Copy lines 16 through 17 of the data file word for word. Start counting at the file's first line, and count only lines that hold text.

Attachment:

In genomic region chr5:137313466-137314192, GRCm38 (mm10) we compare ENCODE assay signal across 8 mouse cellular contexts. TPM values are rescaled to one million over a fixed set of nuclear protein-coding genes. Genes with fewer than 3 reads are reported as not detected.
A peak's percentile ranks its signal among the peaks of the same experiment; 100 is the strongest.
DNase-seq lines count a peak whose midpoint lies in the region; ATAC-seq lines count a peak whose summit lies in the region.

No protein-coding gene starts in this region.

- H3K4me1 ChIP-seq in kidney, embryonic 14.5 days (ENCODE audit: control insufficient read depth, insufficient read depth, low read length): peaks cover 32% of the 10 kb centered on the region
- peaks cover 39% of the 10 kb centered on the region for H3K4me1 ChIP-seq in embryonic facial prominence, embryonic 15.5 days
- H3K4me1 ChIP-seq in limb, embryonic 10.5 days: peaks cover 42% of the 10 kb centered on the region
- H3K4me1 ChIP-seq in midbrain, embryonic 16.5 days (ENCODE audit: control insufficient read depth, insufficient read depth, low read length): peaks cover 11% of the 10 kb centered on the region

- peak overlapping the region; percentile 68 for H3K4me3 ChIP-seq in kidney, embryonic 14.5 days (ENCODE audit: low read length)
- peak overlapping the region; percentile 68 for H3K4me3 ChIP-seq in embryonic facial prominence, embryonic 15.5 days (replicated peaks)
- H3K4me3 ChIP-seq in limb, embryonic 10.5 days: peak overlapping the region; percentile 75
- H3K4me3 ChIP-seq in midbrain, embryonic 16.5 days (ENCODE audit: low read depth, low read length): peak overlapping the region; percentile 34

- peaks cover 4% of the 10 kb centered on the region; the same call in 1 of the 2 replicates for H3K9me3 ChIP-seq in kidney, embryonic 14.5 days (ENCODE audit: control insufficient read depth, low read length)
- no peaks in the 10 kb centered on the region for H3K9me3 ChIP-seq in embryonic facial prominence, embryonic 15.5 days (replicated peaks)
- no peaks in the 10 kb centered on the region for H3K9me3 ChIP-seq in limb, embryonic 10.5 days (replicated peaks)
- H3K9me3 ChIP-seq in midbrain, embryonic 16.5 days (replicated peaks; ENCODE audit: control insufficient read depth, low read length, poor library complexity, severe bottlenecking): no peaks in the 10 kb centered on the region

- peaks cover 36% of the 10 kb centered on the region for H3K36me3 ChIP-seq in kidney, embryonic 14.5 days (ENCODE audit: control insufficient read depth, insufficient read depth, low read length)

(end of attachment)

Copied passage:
- H3K9me3 ChIP-seq in midbrain, embryonic 16.5 days (replicated peaks; ENCODE audit: control insufficient read depth, low read length, poor library complexity, severe bottlenecking): no peaks in the 10 kb centered on the region

- peaks cover 36% of the 10 kb centered on the region for H3K36me3 ChIP-seq in kidney, embryonic 14.5 days (ENCODE audit: control insufficient read depth, insufficient read depth, low read length)